Hackable Thermostats Heat Up IoT Security

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One of the most common internet of things (IoT) devices, the house thermostat, has been shown to be vulnerable by default—paving the way for information loss and even home invasion.

According to Trustwave security researcher Jeff Kitson, Wi-Fi connected Trane ComfortLink XL850 thermostats running firmware version 3.1 or lower are vulnerable to information disclosure and remote access due to a weak authentication mechanism and hardcoded credentials.

“The device uses a custom protocol and a predictable port number to administer remote access to virtually all of the device functions,” he explained in a blog. “When you combine hardcoded credentials with a network accessible port, you have a device ripe for attack from the network or even an attack from the Internet if the thermostat is exposed through the router.”

Once an attacker has gained access they can quickly extract all information from the device including the home heating and cooling schedule, current operation mode, current temperature, chat and alarm history, serial number, active socket connections, trusted URLs, secret IDs, software version info and detailed address and installer information.

The Trane residential Comfortlink XL850 thermostat supports Wi-Fi connectivity, and the company partnered with Nexia to provide a monthly service where customers can use either a website or a mobile app to remotely control their home’s heating and cooling schedule and set the temperature whenever they please. The devices seem to be concentrated in North America where IoT is popular and both Trane and Nexia are located.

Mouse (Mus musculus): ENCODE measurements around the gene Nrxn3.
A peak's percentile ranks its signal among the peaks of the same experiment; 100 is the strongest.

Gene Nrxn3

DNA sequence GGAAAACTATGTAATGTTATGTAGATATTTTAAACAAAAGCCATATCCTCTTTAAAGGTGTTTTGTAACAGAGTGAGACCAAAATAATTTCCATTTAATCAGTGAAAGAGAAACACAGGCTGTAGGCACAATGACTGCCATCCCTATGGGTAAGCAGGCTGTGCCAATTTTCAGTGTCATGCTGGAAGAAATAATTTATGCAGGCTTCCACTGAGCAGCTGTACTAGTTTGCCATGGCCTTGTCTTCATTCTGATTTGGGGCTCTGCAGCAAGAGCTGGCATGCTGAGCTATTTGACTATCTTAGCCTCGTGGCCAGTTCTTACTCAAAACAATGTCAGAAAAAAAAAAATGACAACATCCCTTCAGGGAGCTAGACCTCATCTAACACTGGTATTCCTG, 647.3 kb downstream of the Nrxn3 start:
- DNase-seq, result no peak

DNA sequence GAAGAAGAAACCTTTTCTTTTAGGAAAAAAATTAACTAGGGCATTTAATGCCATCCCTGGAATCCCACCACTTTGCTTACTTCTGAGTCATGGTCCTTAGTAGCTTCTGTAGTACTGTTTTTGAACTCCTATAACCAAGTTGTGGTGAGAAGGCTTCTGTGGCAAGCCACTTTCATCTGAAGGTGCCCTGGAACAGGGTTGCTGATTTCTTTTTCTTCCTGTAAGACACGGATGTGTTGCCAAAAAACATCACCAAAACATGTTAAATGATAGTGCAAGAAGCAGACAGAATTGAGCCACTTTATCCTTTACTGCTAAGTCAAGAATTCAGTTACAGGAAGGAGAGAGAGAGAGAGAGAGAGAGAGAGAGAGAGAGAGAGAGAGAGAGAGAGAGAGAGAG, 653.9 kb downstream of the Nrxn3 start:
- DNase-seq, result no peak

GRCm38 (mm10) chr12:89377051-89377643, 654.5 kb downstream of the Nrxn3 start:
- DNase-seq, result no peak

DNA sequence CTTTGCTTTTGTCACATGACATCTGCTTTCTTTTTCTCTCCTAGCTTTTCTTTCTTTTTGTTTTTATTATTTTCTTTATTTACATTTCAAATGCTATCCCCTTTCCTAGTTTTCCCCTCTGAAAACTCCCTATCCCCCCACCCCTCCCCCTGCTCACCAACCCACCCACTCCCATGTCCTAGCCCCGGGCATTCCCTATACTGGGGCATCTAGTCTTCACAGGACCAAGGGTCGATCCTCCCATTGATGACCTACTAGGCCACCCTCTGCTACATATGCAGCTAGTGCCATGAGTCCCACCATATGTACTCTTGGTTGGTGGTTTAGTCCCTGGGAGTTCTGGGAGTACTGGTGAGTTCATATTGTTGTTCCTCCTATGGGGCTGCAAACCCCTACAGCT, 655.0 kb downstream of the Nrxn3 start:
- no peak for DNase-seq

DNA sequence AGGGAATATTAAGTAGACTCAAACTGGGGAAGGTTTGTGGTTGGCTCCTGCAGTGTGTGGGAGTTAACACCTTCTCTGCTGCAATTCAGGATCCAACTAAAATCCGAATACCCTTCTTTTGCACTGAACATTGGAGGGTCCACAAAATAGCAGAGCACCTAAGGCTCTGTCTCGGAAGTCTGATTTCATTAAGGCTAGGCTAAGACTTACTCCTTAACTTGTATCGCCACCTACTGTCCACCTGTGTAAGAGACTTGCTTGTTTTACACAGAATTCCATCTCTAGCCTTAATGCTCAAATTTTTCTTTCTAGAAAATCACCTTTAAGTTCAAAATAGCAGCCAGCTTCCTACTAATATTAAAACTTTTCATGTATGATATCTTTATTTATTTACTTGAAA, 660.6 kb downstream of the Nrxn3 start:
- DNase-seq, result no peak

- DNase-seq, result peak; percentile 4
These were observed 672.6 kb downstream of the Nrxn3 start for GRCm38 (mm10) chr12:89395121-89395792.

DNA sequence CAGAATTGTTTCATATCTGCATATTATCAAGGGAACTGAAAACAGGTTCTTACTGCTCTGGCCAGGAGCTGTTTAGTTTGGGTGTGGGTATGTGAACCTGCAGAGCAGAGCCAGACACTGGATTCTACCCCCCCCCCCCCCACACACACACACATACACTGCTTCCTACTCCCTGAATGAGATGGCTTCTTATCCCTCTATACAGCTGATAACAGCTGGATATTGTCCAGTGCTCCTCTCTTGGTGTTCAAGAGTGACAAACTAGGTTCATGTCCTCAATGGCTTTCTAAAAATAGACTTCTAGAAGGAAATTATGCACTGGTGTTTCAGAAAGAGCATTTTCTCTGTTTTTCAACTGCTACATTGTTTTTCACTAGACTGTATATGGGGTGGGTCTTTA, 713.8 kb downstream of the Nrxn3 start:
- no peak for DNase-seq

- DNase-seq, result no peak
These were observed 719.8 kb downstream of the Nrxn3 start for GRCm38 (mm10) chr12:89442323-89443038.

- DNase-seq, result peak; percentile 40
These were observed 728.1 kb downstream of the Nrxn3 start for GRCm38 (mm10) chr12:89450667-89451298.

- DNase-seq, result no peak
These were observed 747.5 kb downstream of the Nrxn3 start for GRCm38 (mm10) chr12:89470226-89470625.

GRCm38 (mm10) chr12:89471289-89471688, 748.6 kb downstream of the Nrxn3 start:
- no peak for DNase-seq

“The most obvious danger is from home invaders who can gain easy access to the wake up and work schedule for an entire household,” he said. “Knowing when a home or commercial building is intended to be empty is sensitive information. Additional dangers include combining the highly detailed service information with social engineering and access to the device in general.”

 Kitson also found that the code incorporates active commands that would allow attackers to perform a number of dangerous operations. This includes forcing the device to maintain the maximum heating setting or disabling the device continuously thereby overriding user input—the results could be overheating a building or damaging it by disabling the heat in winter conditions.

Fortunately, once notified, Trane was able to remediate the vulnerabilities in a very short amount of time, thanks to the capability to update the XL850 firmware automatically for connected devices. It has been pushing out updates to customers since the beginning of July.

“Not every IoT security story results in a patch and there are bound to be many more,” Kitson said. “If you are concerned about the security of your IoT device you might consider hosting a dedicated Wi-Fi network for IoT devices that limits internet access or removes it entirely. In a worst case scenario you might want to disable network access entirely.”


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